August 8, 2013
By Sarah Vander Schaaff
I wonder how many readers remember their first day of high school. I don’t think about that day often, but when I cleared away a few summer distractions, my memory of it came back. Yes, I know exactly what I wore.
My priorities as a fourteen-year-old were a bit out of order, but probably not atypical.
In reading about the transition from middle school into high school, I found many articles that cite social pressure and a teenager’s desire to associate with a group as being strong rivals to the expectations of home or school.
And the way a student handles the transition into high school has serious stakes:
More students fail 9th grade than any other grade level and more students drop out of 9th grade than any other year, according to a resource page provided by New York State.
Parental involvement, in the transition into high school and thereafter, is one predictor of high school success. According to the same article from NY State, it correlates with higher achievement, better adjustment, and lower likelihood of dropping out.
Matt Davis has an interesting blog post on Edutopia with links to information about the transitions between several categories, from the first day of Kindergarten to the starting of college. But this week, we’d like to turn to you, our readers, who might have advice as parents, students or administrators.
What should an incoming 9th grader keep in mind on the first day of school?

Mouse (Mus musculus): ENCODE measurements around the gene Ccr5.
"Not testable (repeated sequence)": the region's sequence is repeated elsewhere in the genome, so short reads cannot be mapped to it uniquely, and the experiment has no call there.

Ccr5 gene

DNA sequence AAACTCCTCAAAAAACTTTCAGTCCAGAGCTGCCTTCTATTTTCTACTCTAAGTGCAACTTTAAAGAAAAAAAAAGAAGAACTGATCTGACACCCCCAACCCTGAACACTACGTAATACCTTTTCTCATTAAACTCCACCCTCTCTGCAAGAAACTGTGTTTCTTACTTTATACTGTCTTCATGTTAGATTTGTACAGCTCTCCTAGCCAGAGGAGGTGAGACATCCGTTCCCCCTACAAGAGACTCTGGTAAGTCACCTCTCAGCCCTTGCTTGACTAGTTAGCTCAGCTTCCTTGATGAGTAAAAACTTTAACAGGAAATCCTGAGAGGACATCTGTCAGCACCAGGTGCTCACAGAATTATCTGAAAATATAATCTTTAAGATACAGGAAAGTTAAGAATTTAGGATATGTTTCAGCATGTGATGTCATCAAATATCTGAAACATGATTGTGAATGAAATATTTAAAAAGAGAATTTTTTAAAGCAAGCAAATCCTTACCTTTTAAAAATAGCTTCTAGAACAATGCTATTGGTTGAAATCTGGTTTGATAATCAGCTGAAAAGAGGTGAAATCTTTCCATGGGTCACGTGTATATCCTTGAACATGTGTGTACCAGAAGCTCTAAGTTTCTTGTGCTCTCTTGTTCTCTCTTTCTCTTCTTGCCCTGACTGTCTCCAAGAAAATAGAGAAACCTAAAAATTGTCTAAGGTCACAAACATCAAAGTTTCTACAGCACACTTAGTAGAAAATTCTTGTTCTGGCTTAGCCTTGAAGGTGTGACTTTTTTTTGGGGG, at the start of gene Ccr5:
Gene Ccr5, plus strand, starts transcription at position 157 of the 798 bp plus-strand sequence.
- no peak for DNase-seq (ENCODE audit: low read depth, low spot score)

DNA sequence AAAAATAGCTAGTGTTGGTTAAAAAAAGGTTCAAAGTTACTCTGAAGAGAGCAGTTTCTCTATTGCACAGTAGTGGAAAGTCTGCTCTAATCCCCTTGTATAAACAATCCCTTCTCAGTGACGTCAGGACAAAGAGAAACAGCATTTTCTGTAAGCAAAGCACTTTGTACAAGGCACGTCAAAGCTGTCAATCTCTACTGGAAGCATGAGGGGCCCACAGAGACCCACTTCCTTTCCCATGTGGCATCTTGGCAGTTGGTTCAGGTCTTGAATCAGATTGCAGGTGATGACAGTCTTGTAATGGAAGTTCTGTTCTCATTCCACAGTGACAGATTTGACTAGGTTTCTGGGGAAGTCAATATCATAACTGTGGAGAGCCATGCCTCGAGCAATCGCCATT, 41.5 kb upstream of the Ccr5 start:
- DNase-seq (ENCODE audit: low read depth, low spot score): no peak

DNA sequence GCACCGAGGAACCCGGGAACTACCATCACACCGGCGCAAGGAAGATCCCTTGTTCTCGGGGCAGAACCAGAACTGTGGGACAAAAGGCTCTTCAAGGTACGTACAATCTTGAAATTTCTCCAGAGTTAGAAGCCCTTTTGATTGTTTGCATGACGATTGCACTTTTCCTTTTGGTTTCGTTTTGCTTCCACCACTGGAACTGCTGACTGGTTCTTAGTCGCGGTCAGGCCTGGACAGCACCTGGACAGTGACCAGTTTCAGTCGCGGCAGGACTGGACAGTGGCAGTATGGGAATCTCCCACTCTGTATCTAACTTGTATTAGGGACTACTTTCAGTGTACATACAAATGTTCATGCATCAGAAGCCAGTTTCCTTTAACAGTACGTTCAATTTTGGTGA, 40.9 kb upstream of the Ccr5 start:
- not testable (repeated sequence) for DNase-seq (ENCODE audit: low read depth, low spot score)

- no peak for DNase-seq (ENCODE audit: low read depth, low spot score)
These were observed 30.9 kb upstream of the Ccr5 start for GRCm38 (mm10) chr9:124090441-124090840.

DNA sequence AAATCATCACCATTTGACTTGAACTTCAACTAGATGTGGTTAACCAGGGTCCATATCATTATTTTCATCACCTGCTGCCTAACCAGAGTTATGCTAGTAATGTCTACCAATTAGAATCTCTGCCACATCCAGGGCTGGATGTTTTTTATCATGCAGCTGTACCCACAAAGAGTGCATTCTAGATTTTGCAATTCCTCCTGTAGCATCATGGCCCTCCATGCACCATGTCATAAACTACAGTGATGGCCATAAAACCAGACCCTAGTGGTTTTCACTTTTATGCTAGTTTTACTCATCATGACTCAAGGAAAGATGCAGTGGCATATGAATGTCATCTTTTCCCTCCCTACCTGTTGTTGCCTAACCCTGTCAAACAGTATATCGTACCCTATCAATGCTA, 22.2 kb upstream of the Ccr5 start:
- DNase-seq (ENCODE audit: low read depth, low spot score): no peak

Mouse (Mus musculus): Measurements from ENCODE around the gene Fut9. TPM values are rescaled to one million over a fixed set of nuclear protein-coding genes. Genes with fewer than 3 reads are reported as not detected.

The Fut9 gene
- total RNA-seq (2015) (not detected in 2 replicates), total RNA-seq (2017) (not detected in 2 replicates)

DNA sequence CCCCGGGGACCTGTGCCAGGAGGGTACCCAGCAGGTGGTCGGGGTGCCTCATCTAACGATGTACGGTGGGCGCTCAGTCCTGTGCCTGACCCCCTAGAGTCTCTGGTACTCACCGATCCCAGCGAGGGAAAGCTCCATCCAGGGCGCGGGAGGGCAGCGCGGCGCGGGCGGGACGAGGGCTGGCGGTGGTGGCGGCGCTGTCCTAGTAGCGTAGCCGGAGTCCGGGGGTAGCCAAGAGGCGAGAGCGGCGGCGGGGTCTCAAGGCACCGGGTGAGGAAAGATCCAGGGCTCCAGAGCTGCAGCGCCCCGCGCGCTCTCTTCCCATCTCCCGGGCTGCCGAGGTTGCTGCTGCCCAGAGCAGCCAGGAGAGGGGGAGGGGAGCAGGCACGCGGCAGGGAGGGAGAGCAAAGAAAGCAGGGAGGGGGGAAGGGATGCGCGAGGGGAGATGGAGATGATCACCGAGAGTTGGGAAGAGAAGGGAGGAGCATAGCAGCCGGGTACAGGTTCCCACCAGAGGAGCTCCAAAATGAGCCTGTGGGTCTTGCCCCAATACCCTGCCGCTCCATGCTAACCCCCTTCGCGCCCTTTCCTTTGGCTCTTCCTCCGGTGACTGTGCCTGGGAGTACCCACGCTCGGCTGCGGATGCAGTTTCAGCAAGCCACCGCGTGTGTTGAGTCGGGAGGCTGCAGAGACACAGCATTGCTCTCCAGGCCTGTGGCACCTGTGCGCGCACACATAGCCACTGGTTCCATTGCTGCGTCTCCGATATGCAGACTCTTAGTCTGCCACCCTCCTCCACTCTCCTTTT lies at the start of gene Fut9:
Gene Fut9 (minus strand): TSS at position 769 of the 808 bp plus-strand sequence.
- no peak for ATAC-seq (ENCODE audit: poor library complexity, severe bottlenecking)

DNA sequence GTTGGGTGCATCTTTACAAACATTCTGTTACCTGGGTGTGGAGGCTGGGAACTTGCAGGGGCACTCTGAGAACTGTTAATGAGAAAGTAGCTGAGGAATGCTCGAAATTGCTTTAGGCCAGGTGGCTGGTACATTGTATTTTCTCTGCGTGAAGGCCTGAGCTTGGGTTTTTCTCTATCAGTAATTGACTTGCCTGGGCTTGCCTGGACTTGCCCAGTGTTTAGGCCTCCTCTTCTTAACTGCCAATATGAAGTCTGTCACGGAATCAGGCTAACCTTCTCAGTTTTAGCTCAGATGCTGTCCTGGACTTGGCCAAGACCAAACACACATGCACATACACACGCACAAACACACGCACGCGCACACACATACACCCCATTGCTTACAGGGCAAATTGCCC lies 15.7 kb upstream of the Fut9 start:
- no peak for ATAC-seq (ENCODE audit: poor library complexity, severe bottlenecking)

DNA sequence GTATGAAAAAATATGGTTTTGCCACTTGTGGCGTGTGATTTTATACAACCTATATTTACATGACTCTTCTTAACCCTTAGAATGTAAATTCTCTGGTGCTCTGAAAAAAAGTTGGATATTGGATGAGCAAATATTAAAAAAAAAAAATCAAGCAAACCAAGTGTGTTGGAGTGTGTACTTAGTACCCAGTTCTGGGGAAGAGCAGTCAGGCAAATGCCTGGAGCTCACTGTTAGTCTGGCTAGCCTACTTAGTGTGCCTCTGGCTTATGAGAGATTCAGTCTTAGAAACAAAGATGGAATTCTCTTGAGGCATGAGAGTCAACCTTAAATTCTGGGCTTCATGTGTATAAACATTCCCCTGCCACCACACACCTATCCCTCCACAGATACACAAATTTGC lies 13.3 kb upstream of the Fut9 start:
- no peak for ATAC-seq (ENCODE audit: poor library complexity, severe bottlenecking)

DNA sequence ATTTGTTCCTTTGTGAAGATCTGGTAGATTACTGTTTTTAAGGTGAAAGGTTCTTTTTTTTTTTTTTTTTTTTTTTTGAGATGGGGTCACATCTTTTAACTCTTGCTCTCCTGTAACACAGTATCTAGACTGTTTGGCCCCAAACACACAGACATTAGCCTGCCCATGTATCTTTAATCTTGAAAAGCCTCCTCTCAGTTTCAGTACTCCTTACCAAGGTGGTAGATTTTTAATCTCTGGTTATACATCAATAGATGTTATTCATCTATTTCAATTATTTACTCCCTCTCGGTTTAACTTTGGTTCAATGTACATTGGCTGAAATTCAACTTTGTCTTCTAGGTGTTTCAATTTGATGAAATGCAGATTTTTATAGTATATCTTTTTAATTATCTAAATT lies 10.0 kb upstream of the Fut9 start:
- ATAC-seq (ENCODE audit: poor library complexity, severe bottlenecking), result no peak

To get the conversation started, I asked a few folks at Mindprint to share their thoughts. Here is what they had to say. We hope to hear from you, too.
“That was probably the first time I learned to expect the unexpected. If kids can learn to do that, and roll with it, they will have a much better experience in high school and beyond.”
“Mostly I remember being terrified that I would not be able to find my classrooms, and would end up being late for class. That did happen for at least a few classes every day for the first month of school until one very kind teacher (who was tired of seeing me come in late and sweating from running all over the building) drew me a map of the school and helped me figure out how to get from one class to the next. Therefore, my advice would be to see if you can go in early (before freshman orientation) and get a good feel for where your classrooms are as well as the bathrooms, nurse’s office, etc.”
“As a parent, I was a bit anxious when my daughter started 9th grade, wondering if she would like her classes and classmates. I also could not believe that I had a daughter old enough to be starting high school since it felt to me that I was in high school not too long ago.”
And from the teenaged son of one Team Member:
“Incoming 9th graders should keep in mind that all of the older students were once freshmen. Also, try new things.”